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Jennifer Anne Garner (born April 17, 1972)[1] is an American actress. Her breakthrough film debut was in the comedy Dude, Where's My Car (2000). Following a supporting role in Pearl Harbor (2001), Garner gained recognition for her performance as CIA officer Sydney Bristow in the ABC spy-action thriller Alias, which aired from 2001 to 2006. For her work on the series, she won a Golden Globe Award and a SAG Award and received four Emmy Award nominations.

While working on Alias, Garner gained a cameo role in Catch Me if You Can (2002), followed by a praised leading performance in the romantic comedy film 13 Going on 30 (2004). Garner has appeared in supporting as well as lead film roles including the superhero films Daredevil (2003) and Elektra (2005), the comedy-drama Juno (2007), and the fantasy romantic comedy The Invention of Lying (2009). In the 2010s, she appeared in the romantic-comedy Valentine's Day (2010), the fantasy comedy-drama The Odd Life of Timothy Green (2012), the biographical drama Dallas Buyers Club (2013), the comedy Alexander and the Terrible, Horrible, No Good, Very Bad Day (2014), and the drama Miracles from Heaven (2016).

Garner works frequently as an activist for early childhood education and is a board member of Save the Children. She is also an advocate for anti-paparazzi campaigns among children of celebrities. Garner had a five-year relationship with Scott Foley from 1998 to 2003, during which they married. Garner married Ben Affleck in 2005, with whom she has three children.

Early lifeEdit

Jennifer Garner was born on April 17, 1972 in Houston, Texas but moved to Charleston, West Virginia at the age of three.[2] Her father, William John Garner, worked as a chemical engineer for Union Carbide and her mother, Patricia Ann (née English), was a homemaker and, later, an English teacher at a local college.[3][4] She has an older sister, Melissa Wylie, and a younger sister, Susannah Carpenter. Garner has described herself as a typical middle child who sought to differentiate herself from her accomplished older sister.[5][6] While Garner did not grow up in a politically active household,[7] her father was "very conservative" and her mother "quietly blue."[8] She attended a local United Methodist Church every Sunday and went to Vacation Bible School.[9] As teenagers, Garner and her sisters were not allowed to wear makeup, paint their nails, pierce their ears or dye their hair;[10][11] she has joked that her family's "take on the world" was "practically Amish."[12]

Garner attended George Washington High School in Charleston;[13] she played saxophone in the marching band and was water girl for the football team.[2][14] While Garner was not a bad student, she did not get "straight As" and instead wanted to perform "in any kind of production."[8] She participated in musicals at the local community theater, the Charleston Light Opera Guild,[15] and took piano, singing and ballet lessons.[14][2] In 1990, Garner enrolled at Denison University in Granville, Ohio,[16] where she changed her major from chemistry to theater[17] and was a member of Pi Beta Phi sorority.[18] She spent the fall semester of 1993 studying at the National Theater Institute at the Eugene O'Neill Theater Center in Waterford, Connecticut.[19] In 1994, she graduated with a Bachelor of Fine Arts degree in theater performance.[20]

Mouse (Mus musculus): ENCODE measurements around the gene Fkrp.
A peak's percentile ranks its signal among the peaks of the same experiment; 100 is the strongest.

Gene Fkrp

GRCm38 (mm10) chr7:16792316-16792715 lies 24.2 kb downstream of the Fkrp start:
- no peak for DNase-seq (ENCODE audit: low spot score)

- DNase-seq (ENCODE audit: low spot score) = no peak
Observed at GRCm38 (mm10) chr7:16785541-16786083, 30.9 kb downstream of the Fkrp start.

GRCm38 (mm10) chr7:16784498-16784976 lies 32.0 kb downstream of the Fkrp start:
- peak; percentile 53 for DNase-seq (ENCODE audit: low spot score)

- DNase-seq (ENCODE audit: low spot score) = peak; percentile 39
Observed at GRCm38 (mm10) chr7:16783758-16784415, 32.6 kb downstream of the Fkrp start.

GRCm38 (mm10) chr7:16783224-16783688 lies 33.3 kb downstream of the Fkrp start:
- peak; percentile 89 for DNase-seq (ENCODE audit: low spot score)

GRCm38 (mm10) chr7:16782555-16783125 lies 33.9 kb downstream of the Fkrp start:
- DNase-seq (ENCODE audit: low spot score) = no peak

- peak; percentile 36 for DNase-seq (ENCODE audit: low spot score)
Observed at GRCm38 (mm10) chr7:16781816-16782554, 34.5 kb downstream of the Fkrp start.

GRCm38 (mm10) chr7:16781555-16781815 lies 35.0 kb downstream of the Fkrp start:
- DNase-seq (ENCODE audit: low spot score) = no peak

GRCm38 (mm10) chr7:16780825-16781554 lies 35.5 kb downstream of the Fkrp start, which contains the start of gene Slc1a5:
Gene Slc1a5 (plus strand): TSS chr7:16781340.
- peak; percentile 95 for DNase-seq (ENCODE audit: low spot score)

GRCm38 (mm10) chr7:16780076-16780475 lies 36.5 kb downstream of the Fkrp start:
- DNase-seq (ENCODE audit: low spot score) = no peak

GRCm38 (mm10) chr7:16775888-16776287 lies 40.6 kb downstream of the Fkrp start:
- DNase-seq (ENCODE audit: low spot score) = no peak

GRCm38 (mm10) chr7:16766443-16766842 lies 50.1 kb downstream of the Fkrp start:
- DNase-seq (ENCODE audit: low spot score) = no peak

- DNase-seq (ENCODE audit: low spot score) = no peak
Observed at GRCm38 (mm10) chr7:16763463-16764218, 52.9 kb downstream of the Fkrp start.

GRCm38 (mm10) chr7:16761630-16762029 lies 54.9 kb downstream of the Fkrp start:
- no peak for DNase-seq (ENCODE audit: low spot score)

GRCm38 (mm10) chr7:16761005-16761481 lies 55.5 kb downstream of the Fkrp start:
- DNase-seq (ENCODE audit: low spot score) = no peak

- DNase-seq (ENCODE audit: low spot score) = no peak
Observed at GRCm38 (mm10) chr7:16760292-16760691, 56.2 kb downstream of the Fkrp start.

ReferencesEdit

  1. Jennifer Garner Biography (1972-). FilmReference.com. Retrieved on July 1, 2015.
  2. 2.0 2.1 2.2 Saban, Stephen (2003-02-16). Fighting fit. Telegraph. Retrieved on 2017-04-03.
  3. Binelli, Mark (2002-02-14). Jennifer Garner: Spy Girl. Rolling Stone. Retrieved on 2017-04-03.
  4. Connelly, Chris (2007-09-11). The Zen of Jen (and Ben). Marieclaire.com. Retrieved on 2017-04-03.
  5. de Bertodano, Helena (2013-04-01). Jennifer Garner interview: Mrs Ben Affleck on juggling fame and family. Telegraph. Retrieved on 2017-04-03.
  6. Pringle, Gill. "Jennifer Garner: Actress with the ex factor", May 6, 2009. Retrieved on June 10, 2013. 
  7. Jacobs, Alexandra (2006-12-12). Princess Bride. Elle.com. Retrieved on 2017-04-03.
  8. 8.0 8.1 Stern, Marlow (September 5, 2011). Jennifer Garner’s Screwball Turn.
  9. Jennifer Garner on her latest emotional role and keeping it professional as a mom, on and offscreen | National Post. News.nationalpost.com. Retrieved on 2017-04-03.
  10. Bianco, Robert. "Sydney Bristow in the flesh", Gannett Company, January 31, 2002. Retrieved on January 8, 2013. 
  11. Brown, Bobbi (2015-01-21). Jennifer Garner is Done with Diets & High-Maintenance Beauty. Yahoo.com. Retrieved on 2017-04-03.
  12. Jennifer Garner is treading warily around social media | Pittsburgh Post-Gazette. Post-gazette.com. Retrieved on 2017-04-03.
  13. "Garner happy to be home for holidays", Gannett Company, December 26, 2003. Retrieved on January 8, 2013. 
  14. 14.0 14.1 Binelli, Mark (February 14, 2002). "Jennifer Garner: Spy Girl". Rolling Stone.
  15. April 2004 | blackfilm.com | features | interviews |an interview with jennifer garner. blackfilm.com. Retrieved on 2017-04-03.
  16. CO-ED Interview with Jennifer Garner. COED (August 2, 2007). Retrieved on August 1, 2010.
  17. What's on Jennifer Garner's Bookshelf?, Oprah.com
  18. Jennifer Garner and 30 other celebrities in sororities. Retrieved on 2 July 2017.
  19. BWW Exclusive: NTI Changed My Life - Jennifer Garner. Broadwayworld.com (2015-02-09). Retrieved on 2017-04-03.
  20. Denison Graduate and 'Alias' Star Jennifer Garner To Speak at Provost Alumni Series Convocation - Denison University. Archive.is. Archived from the original on July 31, 2012. Retrieved on 2017-04-03.

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